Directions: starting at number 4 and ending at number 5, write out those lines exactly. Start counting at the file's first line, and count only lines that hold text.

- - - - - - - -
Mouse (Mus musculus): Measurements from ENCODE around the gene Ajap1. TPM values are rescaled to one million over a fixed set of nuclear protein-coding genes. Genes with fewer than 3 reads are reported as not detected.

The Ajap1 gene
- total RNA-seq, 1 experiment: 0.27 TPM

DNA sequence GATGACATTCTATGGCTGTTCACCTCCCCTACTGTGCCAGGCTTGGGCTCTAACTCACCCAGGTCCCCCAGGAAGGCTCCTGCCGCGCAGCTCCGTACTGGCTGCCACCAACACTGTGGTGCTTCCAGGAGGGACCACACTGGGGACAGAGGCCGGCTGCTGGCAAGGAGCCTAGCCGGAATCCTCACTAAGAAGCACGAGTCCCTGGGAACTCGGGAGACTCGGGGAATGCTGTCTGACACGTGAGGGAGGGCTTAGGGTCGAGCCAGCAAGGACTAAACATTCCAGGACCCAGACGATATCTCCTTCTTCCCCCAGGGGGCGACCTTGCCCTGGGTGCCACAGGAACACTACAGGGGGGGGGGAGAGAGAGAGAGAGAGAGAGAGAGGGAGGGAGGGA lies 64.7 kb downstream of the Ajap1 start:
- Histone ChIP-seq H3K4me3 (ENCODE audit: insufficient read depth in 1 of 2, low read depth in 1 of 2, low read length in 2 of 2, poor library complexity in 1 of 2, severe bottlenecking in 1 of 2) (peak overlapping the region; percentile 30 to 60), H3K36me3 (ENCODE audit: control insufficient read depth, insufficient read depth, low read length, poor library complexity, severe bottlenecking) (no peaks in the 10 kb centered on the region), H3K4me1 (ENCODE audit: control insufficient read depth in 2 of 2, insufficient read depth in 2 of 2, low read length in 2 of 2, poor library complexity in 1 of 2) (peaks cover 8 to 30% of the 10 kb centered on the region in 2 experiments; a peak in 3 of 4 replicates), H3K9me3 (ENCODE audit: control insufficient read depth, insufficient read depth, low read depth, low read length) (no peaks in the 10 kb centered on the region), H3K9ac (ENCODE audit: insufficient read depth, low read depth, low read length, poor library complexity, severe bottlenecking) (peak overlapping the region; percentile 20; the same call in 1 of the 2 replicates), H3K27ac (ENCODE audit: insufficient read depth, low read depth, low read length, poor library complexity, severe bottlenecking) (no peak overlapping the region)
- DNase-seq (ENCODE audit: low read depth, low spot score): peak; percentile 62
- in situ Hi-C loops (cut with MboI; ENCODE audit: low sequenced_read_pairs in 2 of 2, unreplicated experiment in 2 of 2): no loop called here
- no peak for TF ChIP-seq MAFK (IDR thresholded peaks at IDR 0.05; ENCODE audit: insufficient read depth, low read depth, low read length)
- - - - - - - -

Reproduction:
DNA sequence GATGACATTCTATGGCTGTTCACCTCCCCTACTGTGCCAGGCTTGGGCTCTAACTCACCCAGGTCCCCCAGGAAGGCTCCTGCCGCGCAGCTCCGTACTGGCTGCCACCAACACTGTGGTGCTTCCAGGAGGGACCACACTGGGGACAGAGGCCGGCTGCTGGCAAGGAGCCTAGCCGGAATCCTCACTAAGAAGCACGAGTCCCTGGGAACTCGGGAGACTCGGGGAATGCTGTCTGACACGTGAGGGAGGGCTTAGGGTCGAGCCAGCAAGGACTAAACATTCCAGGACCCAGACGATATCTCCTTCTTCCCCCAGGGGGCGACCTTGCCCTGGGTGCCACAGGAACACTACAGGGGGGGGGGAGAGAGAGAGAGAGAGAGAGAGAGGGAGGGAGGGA lies 64.7 kb downstream of the Ajap1 start:
- Histone ChIP-seq H3K4me3 (ENCODE audit: insufficient read depth in 1 of 2, low read depth in 1 of 2, low read length in 2 of 2, poor library complexity in 1 of 2, severe bottlenecking in 1 of 2) (peak overlapping the region; percentile 30 to 60), H3K36me3 (ENCODE audit: control insufficient read depth, insufficient read depth, low read length, poor library complexity, severe bottlenecking) (no peaks in the 10 kb centered on the region), H3K4me1 (ENCODE audit: control insufficient read depth in 2 of 2, insufficient read depth in 2 of 2, low read length in 2 of 2, poor library complexity in 1 of 2) (peaks cover 8 to 30% of the 10 kb centered on the region in 2 experiments; a peak in 3 of 4 replicates), H3K9me3 (ENCODE audit: control insufficient read depth, insufficient read depth, low read depth, low read length) (no peaks in the 10 kb centered on the region), H3K9ac (ENCODE audit: insufficient read depth, low read depth, low read length, poor library complexity, severe bottlenecking) (peak overlapping the region; percentile 20; the same call in 1 of the 2 replicates), H3K27ac (ENCODE audit: insufficient read depth, low read depth, low read length, poor library complexity, severe bottlenecking) (no peak overlapping the region)